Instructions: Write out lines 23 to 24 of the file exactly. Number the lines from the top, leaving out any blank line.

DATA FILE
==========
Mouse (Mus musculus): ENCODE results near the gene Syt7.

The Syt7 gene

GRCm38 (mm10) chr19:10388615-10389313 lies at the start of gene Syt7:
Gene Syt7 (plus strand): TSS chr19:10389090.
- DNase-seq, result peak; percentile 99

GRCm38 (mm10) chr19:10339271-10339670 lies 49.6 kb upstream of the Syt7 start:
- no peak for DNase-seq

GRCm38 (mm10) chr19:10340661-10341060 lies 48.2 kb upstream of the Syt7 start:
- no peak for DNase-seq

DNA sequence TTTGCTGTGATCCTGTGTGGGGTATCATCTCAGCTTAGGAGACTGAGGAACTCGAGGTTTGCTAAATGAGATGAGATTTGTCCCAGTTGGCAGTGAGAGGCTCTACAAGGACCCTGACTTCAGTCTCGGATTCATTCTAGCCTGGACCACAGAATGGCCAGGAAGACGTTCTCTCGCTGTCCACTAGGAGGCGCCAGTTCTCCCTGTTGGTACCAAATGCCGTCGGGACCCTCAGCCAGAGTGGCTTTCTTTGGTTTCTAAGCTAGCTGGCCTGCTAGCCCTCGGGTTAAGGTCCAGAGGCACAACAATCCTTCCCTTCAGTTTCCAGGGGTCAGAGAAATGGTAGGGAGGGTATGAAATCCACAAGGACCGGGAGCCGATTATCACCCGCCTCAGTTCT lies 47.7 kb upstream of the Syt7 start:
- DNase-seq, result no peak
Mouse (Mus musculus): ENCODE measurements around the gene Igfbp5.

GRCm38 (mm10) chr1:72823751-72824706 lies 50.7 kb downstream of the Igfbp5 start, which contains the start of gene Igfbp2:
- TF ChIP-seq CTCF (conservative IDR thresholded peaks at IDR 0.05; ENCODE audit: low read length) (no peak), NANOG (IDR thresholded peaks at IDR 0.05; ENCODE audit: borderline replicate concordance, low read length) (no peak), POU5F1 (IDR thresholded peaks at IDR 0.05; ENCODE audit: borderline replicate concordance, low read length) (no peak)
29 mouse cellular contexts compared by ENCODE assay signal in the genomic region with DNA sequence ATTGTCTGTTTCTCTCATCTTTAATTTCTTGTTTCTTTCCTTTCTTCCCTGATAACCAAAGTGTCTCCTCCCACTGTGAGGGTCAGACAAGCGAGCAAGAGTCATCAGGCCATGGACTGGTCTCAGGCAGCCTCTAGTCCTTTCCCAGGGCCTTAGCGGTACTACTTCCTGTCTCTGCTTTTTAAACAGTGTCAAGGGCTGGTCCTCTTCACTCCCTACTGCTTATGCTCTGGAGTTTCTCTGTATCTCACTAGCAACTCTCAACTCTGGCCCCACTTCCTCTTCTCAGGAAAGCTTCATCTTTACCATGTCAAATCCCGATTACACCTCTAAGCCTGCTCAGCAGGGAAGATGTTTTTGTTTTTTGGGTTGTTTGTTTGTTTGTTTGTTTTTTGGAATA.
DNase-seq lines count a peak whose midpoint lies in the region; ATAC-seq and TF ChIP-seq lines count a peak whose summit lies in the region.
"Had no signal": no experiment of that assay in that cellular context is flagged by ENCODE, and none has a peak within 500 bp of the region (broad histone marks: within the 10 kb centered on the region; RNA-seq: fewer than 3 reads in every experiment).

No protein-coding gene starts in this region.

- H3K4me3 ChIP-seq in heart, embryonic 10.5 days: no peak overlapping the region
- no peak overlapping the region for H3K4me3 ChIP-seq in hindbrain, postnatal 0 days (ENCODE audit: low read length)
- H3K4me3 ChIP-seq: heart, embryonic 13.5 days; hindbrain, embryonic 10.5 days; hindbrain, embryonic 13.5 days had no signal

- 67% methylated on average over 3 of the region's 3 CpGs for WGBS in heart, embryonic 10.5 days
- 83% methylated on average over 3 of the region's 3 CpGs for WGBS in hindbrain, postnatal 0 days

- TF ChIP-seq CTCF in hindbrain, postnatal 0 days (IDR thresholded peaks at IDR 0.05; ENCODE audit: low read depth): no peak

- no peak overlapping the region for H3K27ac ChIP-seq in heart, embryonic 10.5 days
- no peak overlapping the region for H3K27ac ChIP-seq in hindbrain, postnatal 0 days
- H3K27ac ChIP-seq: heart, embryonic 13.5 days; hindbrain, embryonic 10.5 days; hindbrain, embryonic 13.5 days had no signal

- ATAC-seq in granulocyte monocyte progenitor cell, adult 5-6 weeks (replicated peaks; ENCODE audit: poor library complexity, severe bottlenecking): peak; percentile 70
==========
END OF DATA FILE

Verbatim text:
- 83% methylated on average over 3 of the region's 3 CpGs for WGBS in hindbrain, postnatal 0 days

- TF ChIP-seq CTCF in hindbrain, postnatal 0 days (IDR thresholded peaks at IDR 0.05; ENCODE audit: low read depth): no peak